The State Department announced Thursday that it will postpone until 2013 a politically divisive decision on the controversial 1,700-mile Keystone XL oil pipeline that would move tar-sands crude from Canada to Gulf Coast refineries, saying the U.S. needs more time to study alternative routes. A possible ulterior motive: President Obama can now avoid saying whether he'll allow construction of the $7 billion pipeline until after the 2012 election. What does the "stunning victory" for the project's environmentalist opponents mean? Here, four key takeaways:
1. Obama is worried about angering the base
Obama was in "treacherous waters," says Ben Geman at The Hill. No matter which way he ruled on this "potentially explosive" matter, he was bound to upset some part of his base. Business groups and unions would have been livid if Obama spiked the project — expected to create thousands of desperately needed jobs. But green activists were threatening to cool on Obama's reelection campaign should he approve the pipeline.
2. Environmentalists might actually win
Everyone assumed "a presidential permit for Keystone XL was inevitable," say Dan Berman and Darren Goode at Politico. But environmentalists forced Obama to reconsider by insisting the pipeline would harm sensitive ecosystems, and that oil-sands crude produces more greenhouse gases than conventional oil. Let's not get ahead of ourselves, says Joan McCarter at Daily Kos. For now, this is just a "limited victory" for environmentalists. Obama can still green-light the project once he no longer has to worry about liberals' support in 2012.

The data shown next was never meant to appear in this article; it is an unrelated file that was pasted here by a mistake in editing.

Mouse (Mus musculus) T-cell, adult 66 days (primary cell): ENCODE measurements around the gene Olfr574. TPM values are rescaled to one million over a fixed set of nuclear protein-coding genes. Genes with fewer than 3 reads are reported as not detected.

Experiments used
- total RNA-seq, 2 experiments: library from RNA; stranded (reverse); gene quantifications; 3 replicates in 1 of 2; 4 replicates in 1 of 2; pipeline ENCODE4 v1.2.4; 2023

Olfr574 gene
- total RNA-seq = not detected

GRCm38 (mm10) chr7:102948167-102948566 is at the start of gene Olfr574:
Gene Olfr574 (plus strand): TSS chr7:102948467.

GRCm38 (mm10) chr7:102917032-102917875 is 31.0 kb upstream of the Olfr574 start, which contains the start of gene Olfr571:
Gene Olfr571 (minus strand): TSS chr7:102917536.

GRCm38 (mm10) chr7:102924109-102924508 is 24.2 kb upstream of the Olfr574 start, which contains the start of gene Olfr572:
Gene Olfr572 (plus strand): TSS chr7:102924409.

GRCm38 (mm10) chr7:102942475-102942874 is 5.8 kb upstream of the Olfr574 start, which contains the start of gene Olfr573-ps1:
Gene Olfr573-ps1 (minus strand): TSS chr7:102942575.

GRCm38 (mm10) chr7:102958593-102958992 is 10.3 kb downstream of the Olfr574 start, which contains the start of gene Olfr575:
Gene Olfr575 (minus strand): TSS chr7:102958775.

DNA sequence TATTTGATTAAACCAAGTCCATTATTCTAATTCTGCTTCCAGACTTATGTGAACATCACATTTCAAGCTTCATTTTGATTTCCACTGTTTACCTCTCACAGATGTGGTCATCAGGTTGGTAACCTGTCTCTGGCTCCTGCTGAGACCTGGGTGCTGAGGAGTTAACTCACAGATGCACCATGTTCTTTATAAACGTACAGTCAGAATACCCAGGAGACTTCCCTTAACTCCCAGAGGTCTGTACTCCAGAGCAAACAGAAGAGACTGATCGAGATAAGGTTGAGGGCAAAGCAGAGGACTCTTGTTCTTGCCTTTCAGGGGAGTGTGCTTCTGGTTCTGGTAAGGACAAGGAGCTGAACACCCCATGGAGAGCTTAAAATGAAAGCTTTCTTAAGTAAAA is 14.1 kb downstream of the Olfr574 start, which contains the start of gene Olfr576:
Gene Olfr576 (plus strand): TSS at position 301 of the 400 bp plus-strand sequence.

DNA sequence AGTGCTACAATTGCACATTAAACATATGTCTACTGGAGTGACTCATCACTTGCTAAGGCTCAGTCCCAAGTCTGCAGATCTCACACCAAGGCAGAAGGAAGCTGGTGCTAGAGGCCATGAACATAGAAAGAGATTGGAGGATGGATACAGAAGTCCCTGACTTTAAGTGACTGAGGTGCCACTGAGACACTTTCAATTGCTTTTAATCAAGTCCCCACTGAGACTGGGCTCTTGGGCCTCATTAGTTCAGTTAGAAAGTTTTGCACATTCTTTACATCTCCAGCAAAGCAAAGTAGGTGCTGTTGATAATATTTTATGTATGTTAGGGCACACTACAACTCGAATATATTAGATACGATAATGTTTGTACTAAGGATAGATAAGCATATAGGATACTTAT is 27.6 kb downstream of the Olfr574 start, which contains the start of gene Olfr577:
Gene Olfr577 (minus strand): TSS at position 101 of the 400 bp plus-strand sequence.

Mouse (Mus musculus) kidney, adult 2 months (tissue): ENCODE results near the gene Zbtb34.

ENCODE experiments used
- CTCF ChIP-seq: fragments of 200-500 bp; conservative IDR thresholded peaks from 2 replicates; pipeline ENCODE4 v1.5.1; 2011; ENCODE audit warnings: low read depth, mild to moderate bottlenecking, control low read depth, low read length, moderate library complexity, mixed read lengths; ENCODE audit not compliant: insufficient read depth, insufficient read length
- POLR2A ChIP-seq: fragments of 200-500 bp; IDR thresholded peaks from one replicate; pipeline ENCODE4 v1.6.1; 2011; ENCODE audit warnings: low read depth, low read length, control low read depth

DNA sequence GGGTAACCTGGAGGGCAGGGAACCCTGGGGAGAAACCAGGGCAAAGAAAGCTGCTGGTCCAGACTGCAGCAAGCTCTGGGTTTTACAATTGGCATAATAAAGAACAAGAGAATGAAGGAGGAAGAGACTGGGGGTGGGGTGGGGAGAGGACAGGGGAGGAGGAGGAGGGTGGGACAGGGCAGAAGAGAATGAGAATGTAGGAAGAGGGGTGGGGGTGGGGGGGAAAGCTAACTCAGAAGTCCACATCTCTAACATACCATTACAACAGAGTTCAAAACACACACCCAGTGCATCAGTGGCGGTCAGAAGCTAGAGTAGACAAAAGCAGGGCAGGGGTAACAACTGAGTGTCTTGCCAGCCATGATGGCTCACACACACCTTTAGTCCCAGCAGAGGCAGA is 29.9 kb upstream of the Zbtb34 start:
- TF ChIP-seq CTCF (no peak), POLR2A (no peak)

3. Canada might not wait for us
By the time Obama gets around to making a decision, the project might be dead, Canadian Finance Minister Jim Flaherty tells Bloomberg Businessweek. Don't be surprised if Canada looks for another way to ship out what would have been a secure source of oil for the U.S. Perhaps Canada will even explore exporting "our oil to Asia through British Columbia."
4. Some unions are going to be very upset
"Industrial unions were big supporters of the project and they're not likely to be thrilled," says Sean Higgins at Investor's Business Daily. This decision could cost the country as many as 20,000 jobs, "many of them high-paying." As Laborers International Union of North America President Terry O'Sullivan put it recently, with 9 percent unemployment, "this isn't a pipeline; it's a lifeline." We need those jobs, says Allahpundit at Hot Air, but Obama "put his re-election first."